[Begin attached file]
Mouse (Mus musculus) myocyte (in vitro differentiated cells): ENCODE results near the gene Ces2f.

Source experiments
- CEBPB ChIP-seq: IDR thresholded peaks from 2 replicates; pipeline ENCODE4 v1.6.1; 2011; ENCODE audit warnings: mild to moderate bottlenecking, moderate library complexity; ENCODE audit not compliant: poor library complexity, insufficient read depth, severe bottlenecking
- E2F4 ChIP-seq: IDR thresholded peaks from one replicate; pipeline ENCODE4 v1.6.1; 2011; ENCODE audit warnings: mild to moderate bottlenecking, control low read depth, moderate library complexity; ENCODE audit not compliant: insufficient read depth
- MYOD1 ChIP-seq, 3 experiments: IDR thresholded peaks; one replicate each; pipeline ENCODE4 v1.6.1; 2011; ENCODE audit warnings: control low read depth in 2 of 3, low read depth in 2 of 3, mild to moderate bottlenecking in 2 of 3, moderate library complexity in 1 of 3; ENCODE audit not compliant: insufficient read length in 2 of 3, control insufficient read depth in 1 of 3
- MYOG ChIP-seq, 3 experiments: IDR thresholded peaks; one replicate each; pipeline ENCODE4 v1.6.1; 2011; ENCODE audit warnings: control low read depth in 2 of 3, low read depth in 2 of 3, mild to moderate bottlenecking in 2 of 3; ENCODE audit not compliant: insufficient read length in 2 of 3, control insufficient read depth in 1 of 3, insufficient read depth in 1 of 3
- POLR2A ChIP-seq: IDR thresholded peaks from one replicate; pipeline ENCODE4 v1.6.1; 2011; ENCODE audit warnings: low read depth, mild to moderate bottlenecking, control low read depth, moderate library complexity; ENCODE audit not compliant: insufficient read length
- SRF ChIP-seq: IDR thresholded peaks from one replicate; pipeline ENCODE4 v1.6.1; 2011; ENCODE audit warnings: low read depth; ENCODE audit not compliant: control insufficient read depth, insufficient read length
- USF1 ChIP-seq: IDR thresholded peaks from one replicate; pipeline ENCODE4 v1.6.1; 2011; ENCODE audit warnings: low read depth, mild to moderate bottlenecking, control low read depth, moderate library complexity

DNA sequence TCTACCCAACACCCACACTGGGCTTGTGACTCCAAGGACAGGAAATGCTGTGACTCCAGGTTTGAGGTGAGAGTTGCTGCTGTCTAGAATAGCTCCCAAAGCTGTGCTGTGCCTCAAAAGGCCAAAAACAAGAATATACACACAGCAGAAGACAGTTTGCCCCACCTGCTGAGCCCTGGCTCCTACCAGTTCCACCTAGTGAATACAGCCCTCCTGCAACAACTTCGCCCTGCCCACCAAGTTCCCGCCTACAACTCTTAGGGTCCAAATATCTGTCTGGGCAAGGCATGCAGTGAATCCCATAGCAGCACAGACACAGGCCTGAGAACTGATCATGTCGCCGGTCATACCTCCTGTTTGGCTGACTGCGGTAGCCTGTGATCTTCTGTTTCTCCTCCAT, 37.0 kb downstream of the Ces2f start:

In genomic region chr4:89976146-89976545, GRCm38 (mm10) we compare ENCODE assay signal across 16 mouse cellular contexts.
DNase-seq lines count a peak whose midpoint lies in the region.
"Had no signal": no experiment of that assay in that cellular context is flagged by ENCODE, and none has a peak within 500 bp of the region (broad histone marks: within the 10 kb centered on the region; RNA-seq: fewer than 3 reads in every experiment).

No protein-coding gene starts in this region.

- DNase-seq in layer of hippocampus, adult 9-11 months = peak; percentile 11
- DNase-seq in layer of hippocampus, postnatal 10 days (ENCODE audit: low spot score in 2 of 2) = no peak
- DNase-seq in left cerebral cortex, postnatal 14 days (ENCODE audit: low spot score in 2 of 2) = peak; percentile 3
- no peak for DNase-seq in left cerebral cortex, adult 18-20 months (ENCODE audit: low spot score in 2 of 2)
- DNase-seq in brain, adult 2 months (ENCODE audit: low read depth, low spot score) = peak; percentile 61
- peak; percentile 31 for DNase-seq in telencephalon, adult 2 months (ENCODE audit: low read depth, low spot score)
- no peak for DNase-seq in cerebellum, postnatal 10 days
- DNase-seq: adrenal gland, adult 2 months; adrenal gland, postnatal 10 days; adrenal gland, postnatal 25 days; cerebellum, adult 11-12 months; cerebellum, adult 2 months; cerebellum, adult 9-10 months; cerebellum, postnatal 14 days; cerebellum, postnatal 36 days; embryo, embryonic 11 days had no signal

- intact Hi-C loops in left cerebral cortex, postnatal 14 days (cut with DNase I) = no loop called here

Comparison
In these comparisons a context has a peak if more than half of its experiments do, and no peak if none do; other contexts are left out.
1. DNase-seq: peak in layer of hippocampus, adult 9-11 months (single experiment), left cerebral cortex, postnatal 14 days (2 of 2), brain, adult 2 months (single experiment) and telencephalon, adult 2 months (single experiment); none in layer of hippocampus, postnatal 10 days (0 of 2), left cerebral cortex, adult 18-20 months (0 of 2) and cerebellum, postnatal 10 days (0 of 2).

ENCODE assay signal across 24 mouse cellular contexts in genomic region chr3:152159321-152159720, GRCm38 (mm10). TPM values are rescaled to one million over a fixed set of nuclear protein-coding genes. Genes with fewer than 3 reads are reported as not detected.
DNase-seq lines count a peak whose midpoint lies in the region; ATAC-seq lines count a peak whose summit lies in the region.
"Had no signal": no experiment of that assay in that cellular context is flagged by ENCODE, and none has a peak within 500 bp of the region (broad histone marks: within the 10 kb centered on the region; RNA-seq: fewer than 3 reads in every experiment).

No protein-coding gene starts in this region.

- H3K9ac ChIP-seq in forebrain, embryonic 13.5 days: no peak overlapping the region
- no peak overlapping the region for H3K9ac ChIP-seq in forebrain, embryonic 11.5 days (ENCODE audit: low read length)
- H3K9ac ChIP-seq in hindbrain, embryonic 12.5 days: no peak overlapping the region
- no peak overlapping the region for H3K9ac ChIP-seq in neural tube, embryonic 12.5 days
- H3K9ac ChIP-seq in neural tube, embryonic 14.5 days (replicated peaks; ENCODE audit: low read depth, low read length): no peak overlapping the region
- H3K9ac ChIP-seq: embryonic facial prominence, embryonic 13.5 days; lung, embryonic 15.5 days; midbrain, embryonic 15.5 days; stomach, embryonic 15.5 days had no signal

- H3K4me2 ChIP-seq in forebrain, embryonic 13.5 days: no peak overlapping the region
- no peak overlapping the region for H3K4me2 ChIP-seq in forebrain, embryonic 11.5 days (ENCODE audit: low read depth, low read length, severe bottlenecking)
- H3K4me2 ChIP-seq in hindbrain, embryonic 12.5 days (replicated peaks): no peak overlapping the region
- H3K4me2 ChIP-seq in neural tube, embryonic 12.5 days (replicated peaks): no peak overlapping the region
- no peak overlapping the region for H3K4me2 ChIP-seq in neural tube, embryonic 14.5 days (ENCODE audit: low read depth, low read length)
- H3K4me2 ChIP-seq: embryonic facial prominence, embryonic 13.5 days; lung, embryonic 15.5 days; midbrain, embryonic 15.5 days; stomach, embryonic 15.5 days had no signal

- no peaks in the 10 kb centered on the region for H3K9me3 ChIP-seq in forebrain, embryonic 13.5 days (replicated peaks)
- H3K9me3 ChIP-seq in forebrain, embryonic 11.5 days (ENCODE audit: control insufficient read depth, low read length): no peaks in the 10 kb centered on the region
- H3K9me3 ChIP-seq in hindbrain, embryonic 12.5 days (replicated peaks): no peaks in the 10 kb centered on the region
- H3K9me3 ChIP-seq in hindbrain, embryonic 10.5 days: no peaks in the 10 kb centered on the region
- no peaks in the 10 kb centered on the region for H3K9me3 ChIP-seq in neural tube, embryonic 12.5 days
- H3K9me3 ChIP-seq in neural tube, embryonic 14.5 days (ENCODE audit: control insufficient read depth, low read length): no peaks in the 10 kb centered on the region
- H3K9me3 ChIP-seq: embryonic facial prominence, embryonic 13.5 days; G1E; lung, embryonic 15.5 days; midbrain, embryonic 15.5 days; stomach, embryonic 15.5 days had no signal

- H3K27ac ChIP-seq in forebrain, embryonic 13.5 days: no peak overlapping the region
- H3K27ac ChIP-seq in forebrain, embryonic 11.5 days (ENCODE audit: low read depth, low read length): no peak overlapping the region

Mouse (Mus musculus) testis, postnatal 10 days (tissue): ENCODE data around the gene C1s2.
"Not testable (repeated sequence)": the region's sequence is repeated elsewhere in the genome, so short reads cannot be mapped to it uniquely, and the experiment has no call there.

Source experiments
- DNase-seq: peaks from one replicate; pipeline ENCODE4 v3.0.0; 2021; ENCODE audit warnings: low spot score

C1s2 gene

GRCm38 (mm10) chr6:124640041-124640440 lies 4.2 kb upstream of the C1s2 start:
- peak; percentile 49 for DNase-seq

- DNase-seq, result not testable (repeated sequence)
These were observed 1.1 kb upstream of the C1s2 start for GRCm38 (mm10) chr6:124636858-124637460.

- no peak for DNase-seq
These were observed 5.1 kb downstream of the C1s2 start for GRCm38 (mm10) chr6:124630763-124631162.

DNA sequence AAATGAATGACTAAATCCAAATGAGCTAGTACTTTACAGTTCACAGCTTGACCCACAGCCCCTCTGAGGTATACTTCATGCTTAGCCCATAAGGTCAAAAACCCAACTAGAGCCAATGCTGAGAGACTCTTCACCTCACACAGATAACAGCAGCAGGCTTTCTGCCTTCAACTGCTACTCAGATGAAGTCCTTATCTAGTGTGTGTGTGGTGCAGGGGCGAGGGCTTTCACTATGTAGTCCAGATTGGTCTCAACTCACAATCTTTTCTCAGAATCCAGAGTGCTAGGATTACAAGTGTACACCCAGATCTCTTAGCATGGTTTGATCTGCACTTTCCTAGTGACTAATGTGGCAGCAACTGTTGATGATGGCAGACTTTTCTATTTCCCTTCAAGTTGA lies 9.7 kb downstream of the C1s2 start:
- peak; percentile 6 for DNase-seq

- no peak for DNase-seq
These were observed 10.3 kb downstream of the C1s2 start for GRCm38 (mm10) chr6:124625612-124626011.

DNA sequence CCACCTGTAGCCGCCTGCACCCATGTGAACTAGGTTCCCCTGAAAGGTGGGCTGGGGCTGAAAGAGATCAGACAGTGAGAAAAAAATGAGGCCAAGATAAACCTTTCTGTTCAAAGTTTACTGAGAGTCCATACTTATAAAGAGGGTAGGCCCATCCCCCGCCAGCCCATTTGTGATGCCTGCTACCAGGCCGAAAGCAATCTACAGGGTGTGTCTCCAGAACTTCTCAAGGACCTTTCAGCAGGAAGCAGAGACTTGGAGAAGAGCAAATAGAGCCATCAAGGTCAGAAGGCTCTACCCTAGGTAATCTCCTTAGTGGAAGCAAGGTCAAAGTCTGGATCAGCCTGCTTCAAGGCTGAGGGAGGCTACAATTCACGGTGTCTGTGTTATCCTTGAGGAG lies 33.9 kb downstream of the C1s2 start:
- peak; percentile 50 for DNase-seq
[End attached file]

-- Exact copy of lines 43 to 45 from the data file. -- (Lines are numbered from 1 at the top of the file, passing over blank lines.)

- no peaks in the 10 kb centered on the region for H3K9me3 ChIP-seq in forebrain, embryonic 13.5 days (replicated peaks)
- H3K9me3 ChIP-seq in forebrain, embryonic 11.5 days (ENCODE audit: control insufficient read depth, low read length): no peaks in the 10 kb centered on the region
- H3K9me3 ChIP-seq in hindbrain, embryonic 12.5 days (replicated peaks): no peaks in the 10 kb centered on the region